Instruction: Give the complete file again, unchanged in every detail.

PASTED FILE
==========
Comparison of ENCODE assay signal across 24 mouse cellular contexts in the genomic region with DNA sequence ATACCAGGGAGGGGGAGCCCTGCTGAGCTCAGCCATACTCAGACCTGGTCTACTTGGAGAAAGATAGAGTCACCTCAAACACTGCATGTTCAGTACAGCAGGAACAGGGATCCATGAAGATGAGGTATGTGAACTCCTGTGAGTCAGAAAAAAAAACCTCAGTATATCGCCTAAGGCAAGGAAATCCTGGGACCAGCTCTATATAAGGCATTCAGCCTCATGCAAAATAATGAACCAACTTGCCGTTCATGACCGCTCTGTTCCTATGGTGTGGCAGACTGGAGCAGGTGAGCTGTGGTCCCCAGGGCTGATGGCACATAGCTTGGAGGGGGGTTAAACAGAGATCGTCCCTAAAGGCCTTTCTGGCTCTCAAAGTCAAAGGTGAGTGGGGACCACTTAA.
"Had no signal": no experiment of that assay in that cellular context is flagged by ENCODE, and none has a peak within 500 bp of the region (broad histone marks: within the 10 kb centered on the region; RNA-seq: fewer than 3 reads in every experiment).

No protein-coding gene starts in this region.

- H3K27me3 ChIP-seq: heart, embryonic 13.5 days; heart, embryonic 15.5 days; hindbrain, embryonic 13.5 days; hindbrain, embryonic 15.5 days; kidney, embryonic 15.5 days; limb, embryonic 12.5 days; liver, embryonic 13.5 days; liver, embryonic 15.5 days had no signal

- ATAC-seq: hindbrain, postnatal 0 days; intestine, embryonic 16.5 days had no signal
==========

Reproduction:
Comparison of ENCODE assay signal across 24 mouse cellular contexts in the genomic region with DNA sequence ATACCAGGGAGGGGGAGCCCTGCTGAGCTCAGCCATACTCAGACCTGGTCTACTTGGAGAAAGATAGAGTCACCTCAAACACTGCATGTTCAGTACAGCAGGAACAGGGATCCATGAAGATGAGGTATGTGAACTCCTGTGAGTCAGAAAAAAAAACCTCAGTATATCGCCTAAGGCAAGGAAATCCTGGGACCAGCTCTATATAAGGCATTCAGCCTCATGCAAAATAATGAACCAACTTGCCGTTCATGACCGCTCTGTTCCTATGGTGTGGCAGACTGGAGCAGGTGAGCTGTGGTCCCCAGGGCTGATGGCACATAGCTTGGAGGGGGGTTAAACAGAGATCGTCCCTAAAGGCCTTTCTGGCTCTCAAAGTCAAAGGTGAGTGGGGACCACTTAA.
"Had no signal": no experiment of that assay in that cellular context is flagged by ENCODE, and none has a peak within 500 bp of the region (broad histone marks: within the 10 kb centered on the region; RNA-seq: fewer than 3 reads in every experiment).

No protein-coding gene starts in this region.

- H3K27me3 ChIP-seq: heart, embryonic 13.5 days; heart, embryonic 15.5 days; hindbrain, embryonic 13.5 days; hindbrain, embryonic 15.5 days; kidney, embryonic 15.5 days; limb, embryonic 12.5 days; liver, embryonic 13.5 days; liver, embryonic 15.5 days had no signal

- ATAC-seq: hindbrain, postnatal 0 days; intestine, embryonic 16.5 days had no signal